Executives talk strategy for taking on Amazon, other non-traditional providers
By John B. Mugford
Not too long ago, a hospital or health system could easily identify its main competitors: typically other hospitals, perhaps, or health systems, looking to enter its market or to fly their flag in unclaimed territory.
As we all know, much has changed, with today’s main disruptors, or competition, to a health system’s status quo coming from the likes of telemedicine, virtual visits, retail clinics, freestanding emergency departments (FEDs) and urgent care centers, with many of those options being provided by tech companies, Amazon, CVS, Walgreens, Walmart and so on.
Health systems obviously know this and are doing their best to protect their businesses by fighting back with technological advancements of their own, as well as putting a much larger emphasis on providing care in outpatient settings, which are frequently being called “low- and intermediate-care” facilities.
A trio of health system executives discussed their organization’s strategies in this new era of healthcare delivery during a panel discussion at the recent 2019 Healthcare Real Estate Symposium in Rosemount, outside of Chicago. The event was organized by BOMA Suburban Chicago and the Association of Medical Facility Professionals.
The session, titled “Strategic Perspectives on the Future Delivery of Care,” included: Morgan Busch, executive strategic partner with Salt Lake City-based Intermountain Healthcare; Mark Hoffman, system director of ambulatory development with Edward-Elmhurst Health System in Greater Chicago; and Tina Pell-Doyle, administrator, corporate outreach at Ann & Robert H. Lurie Children’s Hospital in Chicago. Murray W. Wolf, publisher of HREI, moderated.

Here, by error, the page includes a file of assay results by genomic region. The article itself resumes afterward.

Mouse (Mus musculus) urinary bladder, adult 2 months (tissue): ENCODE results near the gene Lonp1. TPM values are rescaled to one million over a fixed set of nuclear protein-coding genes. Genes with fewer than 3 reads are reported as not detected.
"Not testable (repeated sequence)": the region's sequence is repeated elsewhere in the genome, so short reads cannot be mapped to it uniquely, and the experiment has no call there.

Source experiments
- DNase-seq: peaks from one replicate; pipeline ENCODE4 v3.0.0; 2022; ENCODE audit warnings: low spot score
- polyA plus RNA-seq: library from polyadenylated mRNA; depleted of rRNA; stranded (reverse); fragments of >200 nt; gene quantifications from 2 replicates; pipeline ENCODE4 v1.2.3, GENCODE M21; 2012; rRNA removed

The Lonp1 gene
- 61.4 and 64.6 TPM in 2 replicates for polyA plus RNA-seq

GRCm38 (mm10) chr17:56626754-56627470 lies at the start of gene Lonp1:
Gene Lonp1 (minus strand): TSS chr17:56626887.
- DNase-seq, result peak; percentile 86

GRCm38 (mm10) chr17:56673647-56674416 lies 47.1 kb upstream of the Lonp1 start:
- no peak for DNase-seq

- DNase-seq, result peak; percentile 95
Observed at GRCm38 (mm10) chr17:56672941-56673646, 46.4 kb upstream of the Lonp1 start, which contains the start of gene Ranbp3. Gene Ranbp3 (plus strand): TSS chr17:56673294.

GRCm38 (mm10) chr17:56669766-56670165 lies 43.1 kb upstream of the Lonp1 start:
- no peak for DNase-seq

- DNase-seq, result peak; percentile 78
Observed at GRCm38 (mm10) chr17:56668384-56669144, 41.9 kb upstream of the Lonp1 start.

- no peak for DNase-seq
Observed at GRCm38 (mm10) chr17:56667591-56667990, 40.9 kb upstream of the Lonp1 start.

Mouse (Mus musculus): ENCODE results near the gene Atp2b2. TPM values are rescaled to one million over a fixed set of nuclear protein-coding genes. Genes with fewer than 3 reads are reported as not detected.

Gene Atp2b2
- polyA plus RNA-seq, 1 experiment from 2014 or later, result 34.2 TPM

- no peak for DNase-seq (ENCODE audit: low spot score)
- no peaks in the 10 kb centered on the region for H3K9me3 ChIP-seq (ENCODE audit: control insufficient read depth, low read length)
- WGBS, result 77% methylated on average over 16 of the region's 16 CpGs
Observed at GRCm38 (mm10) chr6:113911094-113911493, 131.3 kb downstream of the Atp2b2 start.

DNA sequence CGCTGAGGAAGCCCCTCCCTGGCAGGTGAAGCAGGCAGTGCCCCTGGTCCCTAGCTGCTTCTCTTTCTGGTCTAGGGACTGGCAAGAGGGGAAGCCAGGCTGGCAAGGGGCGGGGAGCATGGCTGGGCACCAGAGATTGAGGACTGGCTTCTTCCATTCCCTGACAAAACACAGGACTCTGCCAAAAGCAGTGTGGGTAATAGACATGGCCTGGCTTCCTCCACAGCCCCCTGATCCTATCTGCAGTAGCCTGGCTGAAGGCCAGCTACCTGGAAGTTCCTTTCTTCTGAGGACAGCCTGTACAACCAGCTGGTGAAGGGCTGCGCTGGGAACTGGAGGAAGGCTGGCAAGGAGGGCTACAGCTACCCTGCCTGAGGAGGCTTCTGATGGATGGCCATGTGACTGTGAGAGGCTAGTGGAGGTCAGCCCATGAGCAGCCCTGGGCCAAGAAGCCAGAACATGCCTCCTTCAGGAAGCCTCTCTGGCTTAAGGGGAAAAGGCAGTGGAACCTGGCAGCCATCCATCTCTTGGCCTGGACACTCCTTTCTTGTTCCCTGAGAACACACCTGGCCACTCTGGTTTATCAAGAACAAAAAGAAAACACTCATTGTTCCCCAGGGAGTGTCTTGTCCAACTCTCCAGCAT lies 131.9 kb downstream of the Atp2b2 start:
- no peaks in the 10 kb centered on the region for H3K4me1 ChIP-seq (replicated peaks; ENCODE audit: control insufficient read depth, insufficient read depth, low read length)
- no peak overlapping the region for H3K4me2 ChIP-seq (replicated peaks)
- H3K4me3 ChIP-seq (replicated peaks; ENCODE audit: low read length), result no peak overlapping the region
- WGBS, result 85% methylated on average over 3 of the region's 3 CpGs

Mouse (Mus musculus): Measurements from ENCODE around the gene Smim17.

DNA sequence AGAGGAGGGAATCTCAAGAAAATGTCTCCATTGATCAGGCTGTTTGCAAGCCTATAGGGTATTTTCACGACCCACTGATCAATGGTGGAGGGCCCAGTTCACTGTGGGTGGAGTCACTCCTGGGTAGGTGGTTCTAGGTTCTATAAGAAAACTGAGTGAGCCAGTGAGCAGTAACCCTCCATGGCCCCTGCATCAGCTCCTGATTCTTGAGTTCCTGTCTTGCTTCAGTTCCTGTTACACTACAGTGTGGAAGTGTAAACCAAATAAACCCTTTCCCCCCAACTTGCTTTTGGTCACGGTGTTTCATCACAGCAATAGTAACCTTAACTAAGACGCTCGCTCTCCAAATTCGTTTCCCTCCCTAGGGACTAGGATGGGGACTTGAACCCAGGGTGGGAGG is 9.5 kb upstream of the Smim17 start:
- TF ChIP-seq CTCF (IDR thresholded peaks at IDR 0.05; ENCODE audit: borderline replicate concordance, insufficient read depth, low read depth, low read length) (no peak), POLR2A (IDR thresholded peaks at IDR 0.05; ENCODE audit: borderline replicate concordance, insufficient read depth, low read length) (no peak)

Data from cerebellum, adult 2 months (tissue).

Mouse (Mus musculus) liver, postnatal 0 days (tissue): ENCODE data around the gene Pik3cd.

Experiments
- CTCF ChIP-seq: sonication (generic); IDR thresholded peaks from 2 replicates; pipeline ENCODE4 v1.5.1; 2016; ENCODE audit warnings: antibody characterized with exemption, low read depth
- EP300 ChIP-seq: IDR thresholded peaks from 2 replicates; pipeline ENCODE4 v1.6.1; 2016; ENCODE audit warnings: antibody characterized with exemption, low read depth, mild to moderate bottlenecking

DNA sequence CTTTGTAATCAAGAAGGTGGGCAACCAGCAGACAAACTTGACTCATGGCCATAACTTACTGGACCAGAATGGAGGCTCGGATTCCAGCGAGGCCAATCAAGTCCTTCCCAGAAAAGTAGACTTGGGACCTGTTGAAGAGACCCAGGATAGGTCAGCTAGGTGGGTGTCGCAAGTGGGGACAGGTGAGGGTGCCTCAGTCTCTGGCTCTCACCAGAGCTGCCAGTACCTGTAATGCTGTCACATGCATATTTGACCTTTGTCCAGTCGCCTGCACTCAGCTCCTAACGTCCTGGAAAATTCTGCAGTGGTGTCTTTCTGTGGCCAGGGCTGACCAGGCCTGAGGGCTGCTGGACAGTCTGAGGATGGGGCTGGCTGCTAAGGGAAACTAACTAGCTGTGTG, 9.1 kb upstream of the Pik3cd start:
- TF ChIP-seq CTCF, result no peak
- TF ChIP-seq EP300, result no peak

For the most part, the panelists said some of the strategies deployed by their systems included, perhaps among others: establishing their own telemedicine capabilities; doing their best to provide care at good prices; focusing on providing a growing number of services in intermediate-care settings that are in convenient locations; shying away from investing in new primary care clinics, which are the most vulnerable to today’s delivery model disruptors; building relationships that will last with their patients; forming partnerships with other providers to expand their reach; and others, such as analyzing the success of each and every service line and outpatient location within a system.
A total reorganization
The full content of this article is only available to paid subscribers. If you are an active subscriber, please log in. To subscribe, please click here: SUBSCRIBE